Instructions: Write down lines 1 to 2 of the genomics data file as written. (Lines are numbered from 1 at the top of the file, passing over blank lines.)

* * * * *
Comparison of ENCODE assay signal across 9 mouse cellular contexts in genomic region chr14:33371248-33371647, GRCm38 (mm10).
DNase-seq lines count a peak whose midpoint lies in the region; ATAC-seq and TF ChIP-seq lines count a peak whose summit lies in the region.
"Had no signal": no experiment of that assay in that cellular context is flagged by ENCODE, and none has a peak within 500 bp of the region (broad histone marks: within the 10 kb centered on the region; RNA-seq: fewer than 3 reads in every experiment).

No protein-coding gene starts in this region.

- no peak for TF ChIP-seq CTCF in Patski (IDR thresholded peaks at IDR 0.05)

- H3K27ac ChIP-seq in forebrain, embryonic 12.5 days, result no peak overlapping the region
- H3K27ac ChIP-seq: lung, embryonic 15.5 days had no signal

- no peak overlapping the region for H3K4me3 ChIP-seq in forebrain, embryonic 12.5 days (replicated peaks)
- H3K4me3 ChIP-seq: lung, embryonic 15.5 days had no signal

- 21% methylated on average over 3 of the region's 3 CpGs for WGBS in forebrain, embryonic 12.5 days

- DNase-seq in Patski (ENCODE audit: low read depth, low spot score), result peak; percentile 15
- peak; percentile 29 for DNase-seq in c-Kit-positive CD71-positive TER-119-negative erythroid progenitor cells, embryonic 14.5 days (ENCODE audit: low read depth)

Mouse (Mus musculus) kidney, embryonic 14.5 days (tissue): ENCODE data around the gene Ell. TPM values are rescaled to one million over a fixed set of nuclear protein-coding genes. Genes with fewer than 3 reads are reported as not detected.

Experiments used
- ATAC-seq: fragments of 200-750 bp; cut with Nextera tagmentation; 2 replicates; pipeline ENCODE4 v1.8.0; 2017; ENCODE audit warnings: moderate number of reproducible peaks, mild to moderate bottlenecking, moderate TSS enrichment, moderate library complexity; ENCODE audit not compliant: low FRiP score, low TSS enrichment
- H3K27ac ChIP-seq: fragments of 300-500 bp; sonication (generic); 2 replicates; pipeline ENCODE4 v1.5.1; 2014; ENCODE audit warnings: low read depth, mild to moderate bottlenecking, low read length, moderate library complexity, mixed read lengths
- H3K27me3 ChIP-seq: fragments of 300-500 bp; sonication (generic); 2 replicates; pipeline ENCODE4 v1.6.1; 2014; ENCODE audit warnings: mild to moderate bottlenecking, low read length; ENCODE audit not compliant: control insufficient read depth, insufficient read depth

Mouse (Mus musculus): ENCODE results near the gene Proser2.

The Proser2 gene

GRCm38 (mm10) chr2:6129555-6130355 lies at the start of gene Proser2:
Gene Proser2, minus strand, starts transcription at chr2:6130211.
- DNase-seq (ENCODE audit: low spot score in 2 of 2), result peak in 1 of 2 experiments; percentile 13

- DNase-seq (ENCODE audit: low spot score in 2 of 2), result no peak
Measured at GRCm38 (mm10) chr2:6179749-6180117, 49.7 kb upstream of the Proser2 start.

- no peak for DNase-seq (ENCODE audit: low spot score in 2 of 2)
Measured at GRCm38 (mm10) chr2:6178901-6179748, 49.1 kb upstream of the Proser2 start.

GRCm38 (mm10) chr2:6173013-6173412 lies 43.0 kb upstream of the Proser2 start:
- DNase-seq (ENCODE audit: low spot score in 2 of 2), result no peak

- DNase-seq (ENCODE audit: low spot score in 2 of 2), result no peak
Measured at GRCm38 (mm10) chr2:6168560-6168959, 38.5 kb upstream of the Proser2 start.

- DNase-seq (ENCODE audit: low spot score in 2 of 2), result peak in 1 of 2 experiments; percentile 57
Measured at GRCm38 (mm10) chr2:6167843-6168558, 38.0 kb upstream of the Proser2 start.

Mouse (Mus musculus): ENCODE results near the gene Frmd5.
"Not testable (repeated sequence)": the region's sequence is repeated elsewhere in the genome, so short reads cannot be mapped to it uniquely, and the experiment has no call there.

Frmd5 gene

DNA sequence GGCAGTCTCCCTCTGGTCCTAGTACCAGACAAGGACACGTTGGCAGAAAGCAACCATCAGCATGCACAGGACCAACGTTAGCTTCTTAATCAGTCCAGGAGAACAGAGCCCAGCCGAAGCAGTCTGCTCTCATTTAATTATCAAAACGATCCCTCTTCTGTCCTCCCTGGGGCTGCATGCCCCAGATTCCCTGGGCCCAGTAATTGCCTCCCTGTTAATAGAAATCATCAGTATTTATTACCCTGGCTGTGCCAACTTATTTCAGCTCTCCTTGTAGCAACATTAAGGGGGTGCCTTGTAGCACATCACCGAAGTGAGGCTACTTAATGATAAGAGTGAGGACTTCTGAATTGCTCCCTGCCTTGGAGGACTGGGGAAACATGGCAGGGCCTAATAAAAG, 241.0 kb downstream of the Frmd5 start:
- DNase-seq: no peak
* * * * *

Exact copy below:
Comparison of ENCODE assay signal across 9 mouse cellular contexts in genomic region chr14:33371248-33371647, GRCm38 (mm10).
DNase-seq lines count a peak whose midpoint lies in the region; ATAC-seq and TF ChIP-seq lines count a peak whose summit lies in the region.